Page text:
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Geostatistical Models for Exposure Estimation in Environmental Epidemiology.

Research output: ThesisDoctoral Thesis

Publication date2009
Number of pages161
Awarding Institution
Place of PublicationLancaster
  • Lancaster University
Electronic ISBNs9780438570597
<mark>Original language</mark>English


Studies investigating associations between health outcomes and exposure to environmental pollutants benefit from measures of exposure made at the individual level. In this thesis we consider geostatistical modelling strategies aimed at providing such individual-level estimates. We present three papers showing how to adapt the standard univariate stationary Gaussian geostatistical model according to the nature of the exposure under consideration. In the first paper, we show how informative spatio-temporal covariates can be used to simplify the correlation structure of the assumed Gaussian process. We apply the method to data from a historical cohort study in Newcastle-upon-Tyne, designed to investigate links between adverse birth outcomes and maternal exposure to black smoke, measured by a fixed network of monitoring stations throughout a 32-year period. In the second paper, we show how predictions in the stationary Gaussian model change when the data and prediction locations cannot be measured precisely, and are therefore subject to positional error. We demonstrate that ignoring positional error results in biased predictions with misleading prediction errors. In the third paper, we consider models for multivariate exposures, concentrating on the bivariate case. We review and compare existing modelling strategies for bivariate geostatistical data and fit a common component model to a data-set of radon measurements from a case-control study designed to investigate associations with lung cancer in Winnipeg, Canada.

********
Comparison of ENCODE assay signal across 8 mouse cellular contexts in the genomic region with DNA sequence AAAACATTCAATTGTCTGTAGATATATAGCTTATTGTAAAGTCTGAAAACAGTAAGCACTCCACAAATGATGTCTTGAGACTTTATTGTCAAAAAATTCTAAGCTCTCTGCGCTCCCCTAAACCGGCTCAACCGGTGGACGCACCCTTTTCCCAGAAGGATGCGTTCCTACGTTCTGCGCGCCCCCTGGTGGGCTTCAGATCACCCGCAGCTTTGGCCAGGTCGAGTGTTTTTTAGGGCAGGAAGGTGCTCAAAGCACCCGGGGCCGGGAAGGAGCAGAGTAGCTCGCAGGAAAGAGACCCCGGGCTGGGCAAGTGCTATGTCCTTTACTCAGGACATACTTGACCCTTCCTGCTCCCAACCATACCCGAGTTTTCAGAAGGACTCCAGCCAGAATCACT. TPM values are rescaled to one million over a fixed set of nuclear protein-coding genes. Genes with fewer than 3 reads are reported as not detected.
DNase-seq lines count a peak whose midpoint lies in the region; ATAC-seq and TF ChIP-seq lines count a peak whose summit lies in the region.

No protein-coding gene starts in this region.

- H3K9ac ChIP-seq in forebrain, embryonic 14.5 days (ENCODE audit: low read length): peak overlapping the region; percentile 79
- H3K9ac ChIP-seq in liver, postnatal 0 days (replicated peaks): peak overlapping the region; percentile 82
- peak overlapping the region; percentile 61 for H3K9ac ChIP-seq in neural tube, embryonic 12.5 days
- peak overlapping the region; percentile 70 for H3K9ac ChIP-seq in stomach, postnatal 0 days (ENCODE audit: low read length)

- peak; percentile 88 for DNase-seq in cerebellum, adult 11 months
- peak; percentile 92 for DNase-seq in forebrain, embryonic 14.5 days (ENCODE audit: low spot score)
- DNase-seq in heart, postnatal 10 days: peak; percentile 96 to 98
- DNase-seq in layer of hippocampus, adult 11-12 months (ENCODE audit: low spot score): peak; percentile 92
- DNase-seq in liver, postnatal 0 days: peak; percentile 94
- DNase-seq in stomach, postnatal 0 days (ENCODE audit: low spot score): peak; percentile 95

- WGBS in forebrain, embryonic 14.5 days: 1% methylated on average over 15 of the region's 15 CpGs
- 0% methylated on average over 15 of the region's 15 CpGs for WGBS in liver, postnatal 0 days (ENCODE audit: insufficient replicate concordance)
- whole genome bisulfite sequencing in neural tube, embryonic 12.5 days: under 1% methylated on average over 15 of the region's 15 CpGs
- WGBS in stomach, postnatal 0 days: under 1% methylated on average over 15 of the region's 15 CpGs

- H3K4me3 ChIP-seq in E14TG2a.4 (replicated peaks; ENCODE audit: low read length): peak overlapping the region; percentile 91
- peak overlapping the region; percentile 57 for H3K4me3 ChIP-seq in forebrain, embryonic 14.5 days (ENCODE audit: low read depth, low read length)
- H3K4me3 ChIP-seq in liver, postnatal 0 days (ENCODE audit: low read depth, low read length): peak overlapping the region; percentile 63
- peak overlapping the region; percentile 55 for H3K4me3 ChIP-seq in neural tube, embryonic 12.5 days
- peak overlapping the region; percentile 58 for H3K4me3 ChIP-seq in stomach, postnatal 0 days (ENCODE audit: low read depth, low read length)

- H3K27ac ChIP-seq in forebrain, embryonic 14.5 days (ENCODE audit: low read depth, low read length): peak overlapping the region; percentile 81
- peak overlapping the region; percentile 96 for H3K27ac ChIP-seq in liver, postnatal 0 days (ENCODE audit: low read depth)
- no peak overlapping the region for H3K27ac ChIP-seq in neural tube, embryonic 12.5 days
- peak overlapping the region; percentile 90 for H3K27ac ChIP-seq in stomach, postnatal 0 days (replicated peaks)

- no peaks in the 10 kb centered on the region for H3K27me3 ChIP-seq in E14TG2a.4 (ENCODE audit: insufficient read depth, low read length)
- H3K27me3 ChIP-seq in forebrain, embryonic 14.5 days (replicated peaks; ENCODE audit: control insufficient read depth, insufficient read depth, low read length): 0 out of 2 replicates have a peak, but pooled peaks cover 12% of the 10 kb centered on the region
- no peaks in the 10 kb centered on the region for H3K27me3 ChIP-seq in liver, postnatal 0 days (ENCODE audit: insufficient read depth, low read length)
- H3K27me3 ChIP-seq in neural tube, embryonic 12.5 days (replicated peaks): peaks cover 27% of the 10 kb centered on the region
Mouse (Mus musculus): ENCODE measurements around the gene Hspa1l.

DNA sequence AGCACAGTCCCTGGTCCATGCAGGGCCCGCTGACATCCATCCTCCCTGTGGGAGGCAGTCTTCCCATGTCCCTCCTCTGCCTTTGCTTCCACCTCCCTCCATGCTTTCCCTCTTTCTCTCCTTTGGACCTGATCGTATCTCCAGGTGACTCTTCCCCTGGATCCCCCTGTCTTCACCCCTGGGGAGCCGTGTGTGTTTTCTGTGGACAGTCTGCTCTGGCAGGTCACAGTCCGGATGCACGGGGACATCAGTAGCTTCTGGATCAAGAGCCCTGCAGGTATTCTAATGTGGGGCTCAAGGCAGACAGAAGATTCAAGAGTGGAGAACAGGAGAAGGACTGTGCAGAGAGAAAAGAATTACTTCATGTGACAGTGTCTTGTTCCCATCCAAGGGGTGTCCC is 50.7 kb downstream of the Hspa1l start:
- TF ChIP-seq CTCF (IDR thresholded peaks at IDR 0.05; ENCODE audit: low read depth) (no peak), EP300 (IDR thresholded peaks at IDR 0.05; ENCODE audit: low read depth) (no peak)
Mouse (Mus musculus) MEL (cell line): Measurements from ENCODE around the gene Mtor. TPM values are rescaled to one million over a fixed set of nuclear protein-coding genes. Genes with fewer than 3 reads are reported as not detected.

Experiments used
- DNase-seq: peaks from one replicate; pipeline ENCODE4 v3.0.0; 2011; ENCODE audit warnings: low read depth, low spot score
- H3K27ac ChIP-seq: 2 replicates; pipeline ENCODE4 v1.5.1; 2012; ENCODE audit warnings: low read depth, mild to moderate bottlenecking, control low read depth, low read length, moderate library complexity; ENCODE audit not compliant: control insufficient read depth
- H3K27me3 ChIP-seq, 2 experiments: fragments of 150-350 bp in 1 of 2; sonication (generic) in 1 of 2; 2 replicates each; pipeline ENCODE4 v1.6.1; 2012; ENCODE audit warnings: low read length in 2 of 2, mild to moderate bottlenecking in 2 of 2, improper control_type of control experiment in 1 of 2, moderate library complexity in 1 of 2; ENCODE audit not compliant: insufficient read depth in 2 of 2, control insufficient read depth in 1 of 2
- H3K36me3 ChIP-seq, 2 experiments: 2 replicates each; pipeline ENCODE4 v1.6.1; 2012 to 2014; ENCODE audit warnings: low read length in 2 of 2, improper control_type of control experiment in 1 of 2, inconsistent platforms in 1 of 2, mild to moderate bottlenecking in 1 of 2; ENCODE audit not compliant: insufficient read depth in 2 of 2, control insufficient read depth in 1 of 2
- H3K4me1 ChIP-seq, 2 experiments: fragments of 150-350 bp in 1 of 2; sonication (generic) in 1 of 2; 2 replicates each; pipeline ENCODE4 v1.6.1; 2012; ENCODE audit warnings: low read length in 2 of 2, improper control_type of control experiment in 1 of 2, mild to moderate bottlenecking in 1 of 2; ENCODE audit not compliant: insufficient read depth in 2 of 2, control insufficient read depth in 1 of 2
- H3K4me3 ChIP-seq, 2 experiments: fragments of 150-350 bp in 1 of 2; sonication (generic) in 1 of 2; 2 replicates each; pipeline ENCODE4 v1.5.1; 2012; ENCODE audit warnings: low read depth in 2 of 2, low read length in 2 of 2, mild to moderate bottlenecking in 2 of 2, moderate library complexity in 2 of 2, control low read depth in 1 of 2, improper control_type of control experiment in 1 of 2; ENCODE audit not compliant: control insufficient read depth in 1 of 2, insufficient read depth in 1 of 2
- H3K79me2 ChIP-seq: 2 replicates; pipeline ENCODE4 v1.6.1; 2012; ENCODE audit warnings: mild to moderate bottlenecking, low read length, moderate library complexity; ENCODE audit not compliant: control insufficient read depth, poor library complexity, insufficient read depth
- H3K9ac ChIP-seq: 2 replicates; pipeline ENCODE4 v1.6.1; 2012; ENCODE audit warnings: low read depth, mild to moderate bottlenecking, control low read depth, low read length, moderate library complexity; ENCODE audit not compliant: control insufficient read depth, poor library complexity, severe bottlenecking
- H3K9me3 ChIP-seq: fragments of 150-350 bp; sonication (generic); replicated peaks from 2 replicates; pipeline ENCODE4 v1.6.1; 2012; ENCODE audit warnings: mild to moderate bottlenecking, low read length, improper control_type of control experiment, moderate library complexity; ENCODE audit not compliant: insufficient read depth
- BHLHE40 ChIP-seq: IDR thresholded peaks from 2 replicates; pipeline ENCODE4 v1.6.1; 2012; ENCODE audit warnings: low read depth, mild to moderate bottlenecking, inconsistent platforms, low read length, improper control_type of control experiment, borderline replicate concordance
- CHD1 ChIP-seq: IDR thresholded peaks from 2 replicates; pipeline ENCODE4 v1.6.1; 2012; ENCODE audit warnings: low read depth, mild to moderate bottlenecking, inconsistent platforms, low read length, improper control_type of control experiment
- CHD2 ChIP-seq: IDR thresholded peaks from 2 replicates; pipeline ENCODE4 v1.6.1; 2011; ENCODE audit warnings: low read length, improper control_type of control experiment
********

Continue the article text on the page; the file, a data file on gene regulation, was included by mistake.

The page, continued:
Bibliographic note

Thesis (Ph.D.)--Lancaster University (United Kingdom), 2009.